Cat, cat...yes, cat showed up in both of them, so it gets to go here.0714

But mouse doesn't show up over there; dog doesn't show up in A; so it doesn't show up either.0720

You have to be in both of the two sets; intersection is if you were in both of them--you get to go on to the intersection.0728

If you are only in one of them, that is not good enough.0735

But union is where you only have to be in one of them, and you automatically make it in.0738

You can be in both of them, and that is great; you still get in that way, as well.0741

Sets can be weird stuff: we have talked about fairly simple stuff so far, that has been finite--just a couple of elements at a time.0746

And there have been some numbers; there have been some words; but we haven't encountered anything that crazy.0754

Now, the sets you are going to see for math, at least for the next couple of years, are going to generally just be sets of numbers.0759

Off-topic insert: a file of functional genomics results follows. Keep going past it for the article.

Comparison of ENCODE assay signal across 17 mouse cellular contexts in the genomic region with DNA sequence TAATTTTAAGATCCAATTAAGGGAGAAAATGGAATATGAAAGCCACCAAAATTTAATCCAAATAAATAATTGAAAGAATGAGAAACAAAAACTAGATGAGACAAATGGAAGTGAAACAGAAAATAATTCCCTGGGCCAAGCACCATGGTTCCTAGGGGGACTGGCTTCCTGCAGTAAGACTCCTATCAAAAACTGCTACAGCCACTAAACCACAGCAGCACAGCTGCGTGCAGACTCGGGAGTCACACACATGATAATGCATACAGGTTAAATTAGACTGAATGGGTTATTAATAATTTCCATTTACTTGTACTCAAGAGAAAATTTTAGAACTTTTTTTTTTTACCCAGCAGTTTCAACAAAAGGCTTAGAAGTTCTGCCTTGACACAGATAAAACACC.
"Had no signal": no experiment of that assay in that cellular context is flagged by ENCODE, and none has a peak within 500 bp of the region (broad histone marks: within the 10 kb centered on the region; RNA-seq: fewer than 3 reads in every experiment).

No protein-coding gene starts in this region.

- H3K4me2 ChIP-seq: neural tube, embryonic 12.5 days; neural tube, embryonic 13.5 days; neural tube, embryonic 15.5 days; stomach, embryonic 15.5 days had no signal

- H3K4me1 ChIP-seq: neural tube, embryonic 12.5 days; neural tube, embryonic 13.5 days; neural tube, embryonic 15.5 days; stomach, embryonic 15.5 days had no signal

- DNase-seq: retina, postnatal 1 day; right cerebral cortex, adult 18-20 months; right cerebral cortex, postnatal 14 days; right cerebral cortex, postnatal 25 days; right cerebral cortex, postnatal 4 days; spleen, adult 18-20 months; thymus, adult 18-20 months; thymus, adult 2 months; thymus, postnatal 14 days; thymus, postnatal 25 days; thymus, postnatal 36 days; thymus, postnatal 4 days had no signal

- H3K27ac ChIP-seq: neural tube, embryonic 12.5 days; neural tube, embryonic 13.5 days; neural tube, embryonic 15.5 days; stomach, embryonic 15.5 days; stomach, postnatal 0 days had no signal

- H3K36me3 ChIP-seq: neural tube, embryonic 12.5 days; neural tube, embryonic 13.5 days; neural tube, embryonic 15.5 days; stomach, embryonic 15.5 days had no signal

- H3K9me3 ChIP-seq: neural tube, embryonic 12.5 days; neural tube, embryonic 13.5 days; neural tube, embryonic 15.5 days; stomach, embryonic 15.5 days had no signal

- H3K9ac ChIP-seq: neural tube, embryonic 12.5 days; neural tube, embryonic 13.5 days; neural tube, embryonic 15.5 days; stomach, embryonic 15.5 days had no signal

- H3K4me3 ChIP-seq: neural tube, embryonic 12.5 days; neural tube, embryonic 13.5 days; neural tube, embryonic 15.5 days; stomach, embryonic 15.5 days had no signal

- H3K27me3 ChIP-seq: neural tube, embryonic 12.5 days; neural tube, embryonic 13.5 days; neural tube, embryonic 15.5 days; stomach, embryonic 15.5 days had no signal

But, as we have seen, we can also contain a lot of different ideas.0766

We don't just have to be stuck with numbers; we can also have elements other than numbers,0769

like words, or maybe even symbols or faces; we could have a bunch of different things inside of our set.0773

The important thing is that they are distinct objects.0778

We have also only talked about the idea of finite sets; a finite set means that it has a limited number of elements--it doesn't just keep going forever.0781

But we can also have an infinite set; that is going to be a set where the elements just keep going forever.0789

So, an infinite set means the elements keep going forever--they never stop; there is an unlimited number of elements.0794

So, how can we see an infinite set?0801

Well, let's just start counting and never stop: 1, 2, 3, 4, 5, 6, 7, 8, 9, 10, 11, 12, 13, 14, 15, 16, 17...0803

There is no reason I have to stop; I am going to stop, because I am mortal and I am not going to be able to count forever.0815

But we get the idea that, even though I can't count forever,0822

even though there is no way to literally write an infinite number of things, it still exists as an idea.0825

And so, as an idea, it is a perfectly fine set.0832

All of the numbers--all of the counting numbers, just listed out forever and ever and ever and ever--that gives us a set.0836